The more the Greek government does to get bailout money, the more likely its citizens are to riot. The more they riot, the more its GDP suffers.
Greek Finance Minister Evangelos Venizelos told the IMF and governments that will have to financially support a bailout that he plans to cut the nation’s 2012 budget expenditures. The most likely way to accomplish these goals is to roll back pay increases given to public employees last year and perhaps lay off those who were hired in 2010 and 2011. Such a move could affect 20,000 people.
Greece is desperate, and that is obvious because it will again take actions sure to inflame many voters. Greeks have reacted to such measures in the recent past by riots and work stoppages. The riots happen in full view of the global media. Work stoppages shut down vital sectors, especially those that include services essential to the tourist trade. That gives vacationers the chance to see Turkey, or almost any other nation in southern Europe, instead.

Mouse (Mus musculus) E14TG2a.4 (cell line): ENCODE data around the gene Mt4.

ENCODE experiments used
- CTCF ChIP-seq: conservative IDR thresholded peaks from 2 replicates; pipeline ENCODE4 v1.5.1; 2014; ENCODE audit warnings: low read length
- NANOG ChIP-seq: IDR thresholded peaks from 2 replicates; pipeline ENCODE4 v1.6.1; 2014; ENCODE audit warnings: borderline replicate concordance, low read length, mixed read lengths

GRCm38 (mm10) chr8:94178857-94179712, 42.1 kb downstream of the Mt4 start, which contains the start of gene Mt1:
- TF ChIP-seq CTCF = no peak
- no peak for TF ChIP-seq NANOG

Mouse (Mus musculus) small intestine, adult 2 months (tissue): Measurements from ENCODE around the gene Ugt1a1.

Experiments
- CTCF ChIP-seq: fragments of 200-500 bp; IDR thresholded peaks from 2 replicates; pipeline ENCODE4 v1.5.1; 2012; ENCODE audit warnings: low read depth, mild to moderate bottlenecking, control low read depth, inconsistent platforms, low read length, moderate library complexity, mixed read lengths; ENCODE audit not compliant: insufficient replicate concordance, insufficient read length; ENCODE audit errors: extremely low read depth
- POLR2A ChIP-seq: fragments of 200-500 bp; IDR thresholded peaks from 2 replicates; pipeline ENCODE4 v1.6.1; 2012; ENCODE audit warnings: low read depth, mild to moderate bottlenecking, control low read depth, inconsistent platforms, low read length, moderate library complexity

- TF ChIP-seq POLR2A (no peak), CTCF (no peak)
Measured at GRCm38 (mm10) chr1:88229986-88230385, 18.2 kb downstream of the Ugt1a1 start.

The IMF and EU might as well decide that Greece is a lost cause because its citizens will never agree to or follow new austerity measures that will affect their incomes or their job security. That is not unusual. What else can people do when they lose their livelihoods? Walk away meekly?
The best measure of whether a Greek bailout is good money after bad is not the budget plans of the government. It is the extent to which Greeks are willing to shut down their own economy and increase the likelihood that the country will move from a deep recession into a full-blown depression.
Douglas A. McIntyre